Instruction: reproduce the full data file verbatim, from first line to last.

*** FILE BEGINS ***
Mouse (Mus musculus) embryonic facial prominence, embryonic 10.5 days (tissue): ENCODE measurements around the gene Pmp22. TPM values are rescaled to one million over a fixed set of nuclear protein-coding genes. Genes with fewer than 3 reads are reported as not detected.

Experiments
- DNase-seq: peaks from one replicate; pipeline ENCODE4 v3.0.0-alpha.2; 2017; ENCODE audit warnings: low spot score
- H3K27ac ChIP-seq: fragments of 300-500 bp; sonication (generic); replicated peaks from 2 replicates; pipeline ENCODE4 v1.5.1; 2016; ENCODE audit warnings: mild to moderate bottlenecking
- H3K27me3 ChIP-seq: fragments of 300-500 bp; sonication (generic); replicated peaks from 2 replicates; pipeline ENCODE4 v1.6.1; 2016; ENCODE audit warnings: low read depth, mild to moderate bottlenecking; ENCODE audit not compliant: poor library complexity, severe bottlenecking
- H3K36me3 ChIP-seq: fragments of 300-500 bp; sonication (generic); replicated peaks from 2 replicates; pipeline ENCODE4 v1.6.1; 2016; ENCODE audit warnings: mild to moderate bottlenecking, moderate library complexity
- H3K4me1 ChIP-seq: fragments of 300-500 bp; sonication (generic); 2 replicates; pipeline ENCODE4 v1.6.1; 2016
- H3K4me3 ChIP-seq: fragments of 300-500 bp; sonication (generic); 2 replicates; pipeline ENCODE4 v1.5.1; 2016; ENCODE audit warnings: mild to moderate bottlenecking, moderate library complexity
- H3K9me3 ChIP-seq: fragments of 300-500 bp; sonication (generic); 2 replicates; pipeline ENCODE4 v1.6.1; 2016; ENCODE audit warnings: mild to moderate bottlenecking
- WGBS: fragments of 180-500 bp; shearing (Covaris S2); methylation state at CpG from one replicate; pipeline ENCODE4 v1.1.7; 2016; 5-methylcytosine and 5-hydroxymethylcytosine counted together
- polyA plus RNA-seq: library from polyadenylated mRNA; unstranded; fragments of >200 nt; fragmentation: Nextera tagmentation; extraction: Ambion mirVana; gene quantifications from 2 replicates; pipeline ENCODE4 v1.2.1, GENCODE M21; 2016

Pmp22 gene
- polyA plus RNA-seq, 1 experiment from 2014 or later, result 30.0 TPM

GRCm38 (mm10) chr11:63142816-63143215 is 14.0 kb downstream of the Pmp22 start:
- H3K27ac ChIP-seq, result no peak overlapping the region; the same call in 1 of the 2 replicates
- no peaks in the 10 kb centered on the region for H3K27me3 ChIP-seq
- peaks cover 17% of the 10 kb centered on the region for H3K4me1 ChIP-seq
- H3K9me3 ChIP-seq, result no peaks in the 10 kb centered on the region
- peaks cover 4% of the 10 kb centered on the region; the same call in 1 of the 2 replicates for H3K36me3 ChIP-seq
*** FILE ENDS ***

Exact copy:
Mouse (Mus musculus) embryonic facial prominence, embryonic 10.5 days (tissue): ENCODE measurements around the gene Pmp22. TPM values are rescaled to one million over a fixed set of nuclear protein-coding genes. Genes with fewer than 3 reads are reported as not detected.

Experiments
- DNase-seq: peaks from one replicate; pipeline ENCODE4 v3.0.0-alpha.2; 2017; ENCODE audit warnings: low spot score
- H3K27ac ChIP-seq: fragments of 300-500 bp; sonication (generic); replicated peaks from 2 replicates; pipeline ENCODE4 v1.5.1; 2016; ENCODE audit warnings: mild to moderate bottlenecking
- H3K27me3 ChIP-seq: fragments of 300-500 bp; sonication (generic); replicated peaks from 2 replicates; pipeline ENCODE4 v1.6.1; 2016; ENCODE audit warnings: low read depth, mild to moderate bottlenecking; ENCODE audit not compliant: poor library complexity, severe bottlenecking
- H3K36me3 ChIP-seq: fragments of 300-500 bp; sonication (generic); replicated peaks from 2 replicates; pipeline ENCODE4 v1.6.1; 2016; ENCODE audit warnings: mild to moderate bottlenecking, moderate library complexity
- H3K4me1 ChIP-seq: fragments of 300-500 bp; sonication (generic); 2 replicates; pipeline ENCODE4 v1.6.1; 2016
- H3K4me3 ChIP-seq: fragments of 300-500 bp; sonication (generic); 2 replicates; pipeline ENCODE4 v1.5.1; 2016; ENCODE audit warnings: mild to moderate bottlenecking, moderate library complexity
- H3K9me3 ChIP-seq: fragments of 300-500 bp; sonication (generic); 2 replicates; pipeline ENCODE4 v1.6.1; 2016; ENCODE audit warnings: mild to moderate bottlenecking
- WGBS: fragments of 180-500 bp; shearing (Covaris S2); methylation state at CpG from one replicate; pipeline ENCODE4 v1.1.7; 2016; 5-methylcytosine and 5-hydroxymethylcytosine counted together
- polyA plus RNA-seq: library from polyadenylated mRNA; unstranded; fragments of >200 nt; fragmentation: Nextera tagmentation; extraction: Ambion mirVana; gene quantifications from 2 replicates; pipeline ENCODE4 v1.2.1, GENCODE M21; 2016

Pmp22 gene
- polyA plus RNA-seq, 1 experiment from 2014 or later, result 30.0 TPM

GRCm38 (mm10) chr11:63142816-63143215 is 14.0 kb downstream of the Pmp22 start:
- H3K27ac ChIP-seq, result no peak overlapping the region; the same call in 1 of the 2 replicates
- no peaks in the 10 kb centered on the region for H3K27me3 ChIP-seq
- peaks cover 17% of the 10 kb centered on the region for H3K4me1 ChIP-seq
- H3K9me3 ChIP-seq, result no peaks in the 10 kb centered on the region
- peaks cover 4% of the 10 kb centered on the region; the same call in 1 of the 2 replicates for H3K36me3 ChIP-seq